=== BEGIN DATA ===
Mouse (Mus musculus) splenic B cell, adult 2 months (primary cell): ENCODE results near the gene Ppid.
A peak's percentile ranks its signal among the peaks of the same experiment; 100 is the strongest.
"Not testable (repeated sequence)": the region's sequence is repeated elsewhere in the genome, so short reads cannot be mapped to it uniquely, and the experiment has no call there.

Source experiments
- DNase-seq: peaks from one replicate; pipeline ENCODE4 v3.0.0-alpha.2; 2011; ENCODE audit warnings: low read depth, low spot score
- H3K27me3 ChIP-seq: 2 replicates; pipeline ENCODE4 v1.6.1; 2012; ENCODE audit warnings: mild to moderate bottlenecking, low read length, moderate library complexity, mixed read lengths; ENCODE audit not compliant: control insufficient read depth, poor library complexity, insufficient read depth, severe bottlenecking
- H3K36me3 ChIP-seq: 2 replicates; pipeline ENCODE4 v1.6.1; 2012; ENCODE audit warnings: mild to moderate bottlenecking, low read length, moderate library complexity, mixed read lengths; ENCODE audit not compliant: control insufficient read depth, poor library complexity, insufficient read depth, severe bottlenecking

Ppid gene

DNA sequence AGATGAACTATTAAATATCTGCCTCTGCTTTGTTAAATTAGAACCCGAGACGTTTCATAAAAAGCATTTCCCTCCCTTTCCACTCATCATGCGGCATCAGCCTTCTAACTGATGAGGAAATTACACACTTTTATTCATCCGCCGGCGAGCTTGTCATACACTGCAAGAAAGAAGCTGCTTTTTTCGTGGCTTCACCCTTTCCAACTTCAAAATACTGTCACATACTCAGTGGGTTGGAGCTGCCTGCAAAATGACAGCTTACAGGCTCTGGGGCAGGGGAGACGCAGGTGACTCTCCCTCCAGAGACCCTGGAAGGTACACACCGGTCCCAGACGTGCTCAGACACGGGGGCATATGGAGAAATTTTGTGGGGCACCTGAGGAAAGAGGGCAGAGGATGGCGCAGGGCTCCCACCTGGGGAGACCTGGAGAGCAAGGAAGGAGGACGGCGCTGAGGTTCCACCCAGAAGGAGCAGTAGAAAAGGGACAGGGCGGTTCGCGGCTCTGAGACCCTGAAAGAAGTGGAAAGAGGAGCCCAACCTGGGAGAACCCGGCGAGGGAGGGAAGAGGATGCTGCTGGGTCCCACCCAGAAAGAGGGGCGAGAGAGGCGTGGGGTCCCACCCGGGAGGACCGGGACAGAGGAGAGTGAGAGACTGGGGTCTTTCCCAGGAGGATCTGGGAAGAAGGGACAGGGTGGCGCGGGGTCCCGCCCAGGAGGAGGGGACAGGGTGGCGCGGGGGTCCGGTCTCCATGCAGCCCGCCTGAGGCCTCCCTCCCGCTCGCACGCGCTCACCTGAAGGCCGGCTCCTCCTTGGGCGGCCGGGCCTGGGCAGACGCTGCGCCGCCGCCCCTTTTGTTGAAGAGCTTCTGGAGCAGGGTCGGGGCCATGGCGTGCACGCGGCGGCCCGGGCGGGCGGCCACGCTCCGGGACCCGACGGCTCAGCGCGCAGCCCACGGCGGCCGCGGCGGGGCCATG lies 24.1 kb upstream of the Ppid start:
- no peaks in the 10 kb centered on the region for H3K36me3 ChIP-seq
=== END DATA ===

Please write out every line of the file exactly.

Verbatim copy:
Mouse (Mus musculus) splenic B cell, adult 2 months (primary cell): ENCODE results near the gene Ppid.
A peak's percentile ranks its signal among the peaks of the same experiment; 100 is the strongest.
"Not testable (repeated sequence)": the region's sequence is repeated elsewhere in the genome, so short reads cannot be mapped to it uniquely, and the experiment has no call there.

Source experiments
- DNase-seq: peaks from one replicate; pipeline ENCODE4 v3.0.0-alpha.2; 2011; ENCODE audit warnings: low read depth, low spot score
- H3K27me3 ChIP-seq: 2 replicates; pipeline ENCODE4 v1.6.1; 2012; ENCODE audit warnings: mild to moderate bottlenecking, low read length, moderate library complexity, mixed read lengths; ENCODE audit not compliant: control insufficient read depth, poor library complexity, insufficient read depth, severe bottlenecking
- H3K36me3 ChIP-seq: 2 replicates; pipeline ENCODE4 v1.6.1; 2012; ENCODE audit warnings: mild to moderate bottlenecking, low read length, moderate library complexity, mixed read lengths; ENCODE audit not compliant: control insufficient read depth, poor library complexity, insufficient read depth, severe bottlenecking

Ppid gene

DNA sequence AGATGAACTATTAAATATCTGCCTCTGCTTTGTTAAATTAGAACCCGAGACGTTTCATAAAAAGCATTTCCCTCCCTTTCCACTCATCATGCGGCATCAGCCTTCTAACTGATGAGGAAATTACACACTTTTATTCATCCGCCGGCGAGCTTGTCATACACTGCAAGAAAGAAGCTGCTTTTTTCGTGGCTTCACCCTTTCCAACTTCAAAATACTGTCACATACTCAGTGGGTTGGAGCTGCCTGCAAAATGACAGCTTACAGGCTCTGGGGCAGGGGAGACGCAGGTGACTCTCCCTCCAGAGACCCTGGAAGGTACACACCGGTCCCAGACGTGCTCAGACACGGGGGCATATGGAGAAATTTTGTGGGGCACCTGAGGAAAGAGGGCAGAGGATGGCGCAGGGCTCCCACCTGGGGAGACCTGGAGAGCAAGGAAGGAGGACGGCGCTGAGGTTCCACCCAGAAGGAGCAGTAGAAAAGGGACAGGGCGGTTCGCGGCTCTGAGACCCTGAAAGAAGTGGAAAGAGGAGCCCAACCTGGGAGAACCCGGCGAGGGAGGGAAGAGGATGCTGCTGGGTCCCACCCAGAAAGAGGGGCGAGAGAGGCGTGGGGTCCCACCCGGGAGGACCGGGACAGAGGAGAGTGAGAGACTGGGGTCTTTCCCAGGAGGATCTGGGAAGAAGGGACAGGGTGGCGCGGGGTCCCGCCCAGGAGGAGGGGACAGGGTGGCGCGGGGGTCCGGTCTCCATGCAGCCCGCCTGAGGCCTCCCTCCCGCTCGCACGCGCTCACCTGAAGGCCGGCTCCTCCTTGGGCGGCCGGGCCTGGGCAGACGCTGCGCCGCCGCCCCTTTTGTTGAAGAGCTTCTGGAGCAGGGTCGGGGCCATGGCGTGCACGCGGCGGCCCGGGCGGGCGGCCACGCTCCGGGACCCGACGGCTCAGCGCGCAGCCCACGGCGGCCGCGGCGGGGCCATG lies 24.1 kb upstream of the Ppid start:
- no peaks in the 10 kb centered on the region for H3K36me3 ChIP-seq